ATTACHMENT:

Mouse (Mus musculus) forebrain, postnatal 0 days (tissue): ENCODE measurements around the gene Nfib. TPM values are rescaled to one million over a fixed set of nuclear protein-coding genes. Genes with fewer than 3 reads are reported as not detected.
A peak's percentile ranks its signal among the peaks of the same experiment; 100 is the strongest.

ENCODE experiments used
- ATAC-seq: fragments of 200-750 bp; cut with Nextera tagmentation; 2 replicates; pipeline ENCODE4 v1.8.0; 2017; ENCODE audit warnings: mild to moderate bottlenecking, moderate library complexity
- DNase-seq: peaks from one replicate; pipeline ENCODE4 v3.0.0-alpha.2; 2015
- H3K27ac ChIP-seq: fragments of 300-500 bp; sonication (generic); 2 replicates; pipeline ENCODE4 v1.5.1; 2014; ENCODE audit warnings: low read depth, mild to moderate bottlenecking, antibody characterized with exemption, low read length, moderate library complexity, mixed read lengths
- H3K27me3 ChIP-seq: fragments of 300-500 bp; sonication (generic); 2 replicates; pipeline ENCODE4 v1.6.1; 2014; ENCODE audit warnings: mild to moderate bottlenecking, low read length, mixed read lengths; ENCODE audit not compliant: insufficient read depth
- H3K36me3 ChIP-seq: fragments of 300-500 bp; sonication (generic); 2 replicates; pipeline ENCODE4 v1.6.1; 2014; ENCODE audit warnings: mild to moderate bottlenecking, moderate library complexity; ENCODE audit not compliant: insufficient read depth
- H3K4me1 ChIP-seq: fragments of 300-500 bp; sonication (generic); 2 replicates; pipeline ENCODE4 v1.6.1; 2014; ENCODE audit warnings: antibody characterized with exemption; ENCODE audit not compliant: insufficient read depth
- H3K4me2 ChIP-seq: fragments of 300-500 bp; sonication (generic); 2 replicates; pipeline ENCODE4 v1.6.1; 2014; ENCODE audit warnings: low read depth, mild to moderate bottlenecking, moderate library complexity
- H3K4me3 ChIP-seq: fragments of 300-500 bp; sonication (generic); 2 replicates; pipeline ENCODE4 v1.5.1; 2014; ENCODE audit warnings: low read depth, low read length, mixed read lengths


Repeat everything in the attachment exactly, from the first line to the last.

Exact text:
Mouse (Mus musculus) forebrain, postnatal 0 days (tissue): ENCODE measurements around the gene Nfib. TPM values are rescaled to one million over a fixed set of nuclear protein-coding genes. Genes with fewer than 3 reads are reported as not detected.
A peak's percentile ranks its signal among the peaks of the same experiment; 100 is the strongest.

ENCODE experiments used
- ATAC-seq: fragments of 200-750 bp; cut with Nextera tagmentation; 2 replicates; pipeline ENCODE4 v1.8.0; 2017; ENCODE audit warnings: mild to moderate bottlenecking, moderate library complexity
- DNase-seq: peaks from one replicate; pipeline ENCODE4 v3.0.0-alpha.2; 2015
- H3K27ac ChIP-seq: fragments of 300-500 bp; sonication (generic); 2 replicates; pipeline ENCODE4 v1.5.1; 2014; ENCODE audit warnings: low read depth, mild to moderate bottlenecking, antibody characterized with exemption, low read length, moderate library complexity, mixed read lengths
- H3K27me3 ChIP-seq: fragments of 300-500 bp; sonication (generic); 2 replicates; pipeline ENCODE4 v1.6.1; 2014; ENCODE audit warnings: mild to moderate bottlenecking, low read length, mixed read lengths; ENCODE audit not compliant: insufficient read depth
- H3K36me3 ChIP-seq: fragments of 300-500 bp; sonication (generic); 2 replicates; pipeline ENCODE4 v1.6.1; 2014; ENCODE audit warnings: mild to moderate bottlenecking, moderate library complexity; ENCODE audit not compliant: insufficient read depth
- H3K4me1 ChIP-seq: fragments of 300-500 bp; sonication (generic); 2 replicates; pipeline ENCODE4 v1.6.1; 2014; ENCODE audit warnings: antibody characterized with exemption; ENCODE audit not compliant: insufficient read depth
- H3K4me2 ChIP-seq: fragments of 300-500 bp; sonication (generic); 2 replicates; pipeline ENCODE4 v1.6.1; 2014; ENCODE audit warnings: low read depth, mild to moderate bottlenecking, moderate library complexity
- H3K4me3 ChIP-seq: fragments of 300-500 bp; sonication (generic); 2 replicates; pipeline ENCODE4 v1.5.1; 2014; ENCODE audit warnings: low read depth, low read length, mixed read lengths